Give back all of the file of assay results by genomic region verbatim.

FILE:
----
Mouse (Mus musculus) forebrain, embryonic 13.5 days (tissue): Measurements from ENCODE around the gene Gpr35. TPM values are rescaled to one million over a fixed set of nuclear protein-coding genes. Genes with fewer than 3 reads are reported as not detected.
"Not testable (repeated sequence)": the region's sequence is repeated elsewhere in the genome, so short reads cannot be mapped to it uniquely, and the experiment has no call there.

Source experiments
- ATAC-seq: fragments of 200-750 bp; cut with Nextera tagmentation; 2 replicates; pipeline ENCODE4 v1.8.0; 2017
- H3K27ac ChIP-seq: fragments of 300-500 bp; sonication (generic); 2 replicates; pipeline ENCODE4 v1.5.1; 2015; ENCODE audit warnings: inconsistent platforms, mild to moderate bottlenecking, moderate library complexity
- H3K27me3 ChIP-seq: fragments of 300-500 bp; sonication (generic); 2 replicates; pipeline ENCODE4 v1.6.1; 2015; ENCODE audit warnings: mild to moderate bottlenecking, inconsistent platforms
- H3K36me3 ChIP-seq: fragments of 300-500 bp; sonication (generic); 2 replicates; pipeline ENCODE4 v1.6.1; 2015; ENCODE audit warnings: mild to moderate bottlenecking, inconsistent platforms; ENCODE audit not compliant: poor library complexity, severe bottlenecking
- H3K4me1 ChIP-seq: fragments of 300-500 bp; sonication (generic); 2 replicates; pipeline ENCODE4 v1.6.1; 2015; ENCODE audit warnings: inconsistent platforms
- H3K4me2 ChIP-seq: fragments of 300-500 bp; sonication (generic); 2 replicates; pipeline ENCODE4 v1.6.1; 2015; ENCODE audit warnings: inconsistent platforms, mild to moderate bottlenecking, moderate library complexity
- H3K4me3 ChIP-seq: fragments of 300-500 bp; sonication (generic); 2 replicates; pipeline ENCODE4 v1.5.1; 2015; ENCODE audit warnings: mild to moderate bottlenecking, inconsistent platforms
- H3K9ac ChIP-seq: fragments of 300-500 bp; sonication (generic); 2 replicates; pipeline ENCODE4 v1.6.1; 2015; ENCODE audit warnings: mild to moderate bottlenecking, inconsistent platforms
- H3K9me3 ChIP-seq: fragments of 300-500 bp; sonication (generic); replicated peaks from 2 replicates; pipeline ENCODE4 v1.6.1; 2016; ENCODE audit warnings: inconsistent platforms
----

Mouse (Mus musculus) forebrain, embryonic 13.5 days (tissue): Measurements from ENCODE around the gene Gpr35. TPM values are rescaled to one million over a fixed set of nuclear protein-coding genes. Genes with fewer than 3 reads are reported as not detected.
"Not testable (repeated sequence)": the region's sequence is repeated elsewhere in the genome, so short reads cannot be mapped to it uniquely, and the experiment has no call there.

Source experiments
- ATAC-seq: fragments of 200-750 bp; cut with Nextera tagmentation; 2 replicates; pipeline ENCODE4 v1.8.0; 2017
- H3K27ac ChIP-seq: fragments of 300-500 bp; sonication (generic); 2 replicates; pipeline ENCODE4 v1.5.1; 2015; ENCODE audit warnings: inconsistent platforms, mild to moderate bottlenecking, moderate library complexity
- H3K27me3 ChIP-seq: fragments of 300-500 bp; sonication (generic); 2 replicates; pipeline ENCODE4 v1.6.1; 2015; ENCODE audit warnings: mild to moderate bottlenecking, inconsistent platforms
- H3K36me3 ChIP-seq: fragments of 300-500 bp; sonication (generic); 2 replicates; pipeline ENCODE4 v1.6.1; 2015; ENCODE audit warnings: mild to moderate bottlenecking, inconsistent platforms; ENCODE audit not compliant: poor library complexity, severe bottlenecking
- H3K4me1 ChIP-seq: fragments of 300-500 bp; sonication (generic); 2 replicates; pipeline ENCODE4 v1.6.1; 2015; ENCODE audit warnings: inconsistent platforms
- H3K4me2 ChIP-seq: fragments of 300-500 bp; sonication (generic); 2 replicates; pipeline ENCODE4 v1.6.1; 2015; ENCODE audit warnings: inconsistent platforms, mild to moderate bottlenecking, moderate library complexity
- H3K4me3 ChIP-seq: fragments of 300-500 bp; sonication (generic); 2 replicates; pipeline ENCODE4 v1.5.1; 2015; ENCODE audit warnings: mild to moderate bottlenecking, inconsistent platforms
- H3K9ac ChIP-seq: fragments of 300-500 bp; sonication (generic); 2 replicates; pipeline ENCODE4 v1.6.1; 2015; ENCODE audit warnings: mild to moderate bottlenecking, inconsistent platforms
- H3K9me3 ChIP-seq: fragments of 300-500 bp; sonication (generic); replicated peaks from 2 replicates; pipeline ENCODE4 v1.6.1; 2016; ENCODE audit warnings: inconsistent platforms